A Winner From the Start
Within minutes of starting Shut Up and Ski: Wipeouts, shootouts and blowouts on the trail to the Olympic dream by Edie Thys Morgan, I knew I was going to love this book. In addition to being a fine writer and ski journalist, Morgan is a former member of the U.S. Ski Team and two-time winter Olympian (1988 and 1992). While she carefully explains that Shut Up and Ski is fiction, the book is so touchingly imbued with her own personal experiences as to be irresistible.
Morgan knows what it’s like to hurtle down an icy slope at 75 mph. She also remembers what it’s like to be a young woman, full of self-doubt, jealousies and insecurities. It’s the insider’s look at ski racing that will make you pick up Shut Up And Ski. But it’s the insider’s look at a very real young woman trying to balance competition, injuries, friendship and success that will keep you reading.
A self-described “writer, author, editor and raiser of children,” Morgan and her husband have two sons, ages 11 and 13. In addition to raising and coaching her own young ski racers, Morgan also raises other people’s kids as a coach at the Ford Sayre Ski Club at the Dartmouth Skiway in New Hampshire.
As a writer, she is regular contributor to SKI, Ski Racing and Skiing Heritage magazines.
As an author, she could not have had a better fiction début.
Chasing the Olympic Dream
Shut Up and Ski is the story of rookie World Cup racer, Olivia Sharp, as she tries to make the 1988 U.S. Olympic Team. Sharp has had some pretty good luck along the way. Despite knee injuries that have set her back, nasty team politics, and a revolving door of national coaches that has harmed the whole team, Olivia’s got a great family.
The book begins with Olivia, aka “Little Person” chasing her brother Jamie down the slopes of Jackson Hole in a family downhill race. As the youngest in the family, a position Olivia shares with author Morgan, she has to ski straighter, tuck tighter and be braver, if she’s going to keep up with the family and ultimately best her brother. Bravery she’s got, but luck isn’t with her this time as she catches an edge and wipes out. Still, in this taste of irresponsible speed, a ski racer is born.
Some Excellent Parents
When my husband saw a book about ski racing titled Shut Up and Ski on my nightstand, his first question was, “Is that what her father says to her?” Short answer: no, it is not.
Sports parents get a bad rap, some deservedly. As ski racing parents, we’ve seen behavior that is almost impossible to explain. So, it wasn’t surprising that my husband might make this assumption.
Luckily, in this story, Olivia’s parents are supportive and loving. Throughout the ups and downs, the wrecks and rehabs, the Sharp parents are there for both Olivia and Jamie, who is at loose ends after his racing career ends, as well as any of their teammates needing a ride, a meal or a place to mend after surgery.
A Terrible Coach
Olivia and her teammates are not nearly so lucky with their head coach, Ken. Morgan goes out of her way in the introduction to disassociate Ken from any of the “incredibly supportive coaches battling in the trenches” in 1987-88. And that’s a good thing, because Ken is a terrible coach. He is less concerned about the well-being and success of his team, than with fundraising, courting the media and building his own legacy.
With him at the helm, it becomes clear that the team has no guiding focus or philosophy. Inexperienced racers are thrown into dangerous situations, talented veterans are jettisoned, and the team fights against itself rather than striving together for victory.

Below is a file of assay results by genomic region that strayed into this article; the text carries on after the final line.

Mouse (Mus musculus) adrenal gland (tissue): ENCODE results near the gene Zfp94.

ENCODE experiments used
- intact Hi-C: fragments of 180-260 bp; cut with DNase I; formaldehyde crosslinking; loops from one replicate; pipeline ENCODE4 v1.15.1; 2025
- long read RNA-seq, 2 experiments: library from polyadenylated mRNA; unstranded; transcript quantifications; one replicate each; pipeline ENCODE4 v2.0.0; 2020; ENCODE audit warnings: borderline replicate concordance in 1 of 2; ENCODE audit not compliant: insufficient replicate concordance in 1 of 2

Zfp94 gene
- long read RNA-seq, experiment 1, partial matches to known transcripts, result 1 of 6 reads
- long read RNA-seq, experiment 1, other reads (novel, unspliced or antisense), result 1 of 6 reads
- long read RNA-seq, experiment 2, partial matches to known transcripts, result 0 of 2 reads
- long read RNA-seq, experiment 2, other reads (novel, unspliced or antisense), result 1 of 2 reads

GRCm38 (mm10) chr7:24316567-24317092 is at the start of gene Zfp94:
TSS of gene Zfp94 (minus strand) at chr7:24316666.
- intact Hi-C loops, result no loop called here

Friendships and Rivalry
At every level, ski racing is an individual sport masquerading as a team sport. One racer’s misfortune is another racer’s advantage. Coaches respond differently to different racers. Ski company reps work for their athlete, with a laserlike focus on shaving hundreds of seconds off of each run. Still, as shown by this story, friendships grow amongst rivals. And even the most competitive women sometimes need an unlikely friend and a strong shoulder upon which to lean.
Read This Book!
Well-written and compelling, Shut Up and Ski is a great read for anyone, skier or not. While I loved the inside look at World Cup racing, the bulk of the book is really about the relationships amongst family, friends and competitors.
While it would be easy to say that the book is a coming of age story, it isn’t. Olivia Sharp and her teammates are already of age and surprisingly mature. This doesn’t mean they don’t have fun, break rules and fall in love with the wrong people. It’s just that they’ve seen more, suffered more and sacrificed more for their dreams than most of us will in a lifetime.
Was it worth it? You’ll have to read the book and see.
But I can tell you this. Reading Shut Up and Ski was definitely worth it. I can’t recommend this book enough.
Look for more from Edie Thys Morgan this year in Stitch Mountain, a forthcoming book on knitting to benefit the United States Ski Team.
To facilitate this review, I received a proof copy of Shut Up and Ski from author Edie Thys Morgan. As always, all opinions are my own and are exactly what I would tell my family and friends. This post contains affiliate links to Amazon.com to help offset my expenses.
- Book Review: How I Came to Sparkle Again, September 24, 2012.
- Book Review: Skiing the Edge, April 17, 2012.
- Book Review: In Search of Powder, March 5, 2012.
- Book Review: The Next Fifteen Minutes, by Kim Kircher, October 4, 2011.
- Book Review: Powder Dreams, A Novel by David Ward-Nanney, September 29, 2011.
- Some Good Reads for these Long Winter Nights (The Ski Diva Mysteries by Wendy Clinch), November 24, 2010.
© 2013 – 2017, braveskimom. All rights reserved. Any use or publication of content, including photos, requires express permission.